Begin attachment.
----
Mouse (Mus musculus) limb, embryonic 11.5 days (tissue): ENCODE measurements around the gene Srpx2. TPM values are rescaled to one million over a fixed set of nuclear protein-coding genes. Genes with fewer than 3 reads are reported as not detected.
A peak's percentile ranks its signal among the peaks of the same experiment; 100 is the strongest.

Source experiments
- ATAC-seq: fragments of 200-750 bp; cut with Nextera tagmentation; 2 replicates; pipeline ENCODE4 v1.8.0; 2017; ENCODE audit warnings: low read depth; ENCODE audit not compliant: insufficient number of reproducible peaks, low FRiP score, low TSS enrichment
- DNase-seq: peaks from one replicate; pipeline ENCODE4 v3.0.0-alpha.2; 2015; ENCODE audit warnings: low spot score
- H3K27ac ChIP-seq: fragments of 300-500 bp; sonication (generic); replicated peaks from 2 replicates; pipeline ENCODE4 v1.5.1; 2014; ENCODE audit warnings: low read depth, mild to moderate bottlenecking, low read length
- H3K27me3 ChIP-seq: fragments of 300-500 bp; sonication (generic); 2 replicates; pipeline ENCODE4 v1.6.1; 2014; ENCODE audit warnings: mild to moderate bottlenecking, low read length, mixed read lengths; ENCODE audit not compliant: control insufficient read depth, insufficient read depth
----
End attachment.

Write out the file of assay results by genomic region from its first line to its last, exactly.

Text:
Mouse (Mus musculus) limb, embryonic 11.5 days (tissue): ENCODE measurements around the gene Srpx2. TPM values are rescaled to one million over a fixed set of nuclear protein-coding genes. Genes with fewer than 3 reads are reported as not detected.
A peak's percentile ranks its signal among the peaks of the same experiment; 100 is the strongest.

Source experiments
- ATAC-seq: fragments of 200-750 bp; cut with Nextera tagmentation; 2 replicates; pipeline ENCODE4 v1.8.0; 2017; ENCODE audit warnings: low read depth; ENCODE audit not compliant: insufficient number of reproducible peaks, low FRiP score, low TSS enrichment
- DNase-seq: peaks from one replicate; pipeline ENCODE4 v3.0.0-alpha.2; 2015; ENCODE audit warnings: low spot score
- H3K27ac ChIP-seq: fragments of 300-500 bp; sonication (generic); replicated peaks from 2 replicates; pipeline ENCODE4 v1.5.1; 2014; ENCODE audit warnings: low read depth, mild to moderate bottlenecking, low read length
- H3K27me3 ChIP-seq: fragments of 300-500 bp; sonication (generic); 2 replicates; pipeline ENCODE4 v1.6.1; 2014; ENCODE audit warnings: mild to moderate bottlenecking, low read length, mixed read lengths; ENCODE audit not compliant: control insufficient read depth, insufficient read depth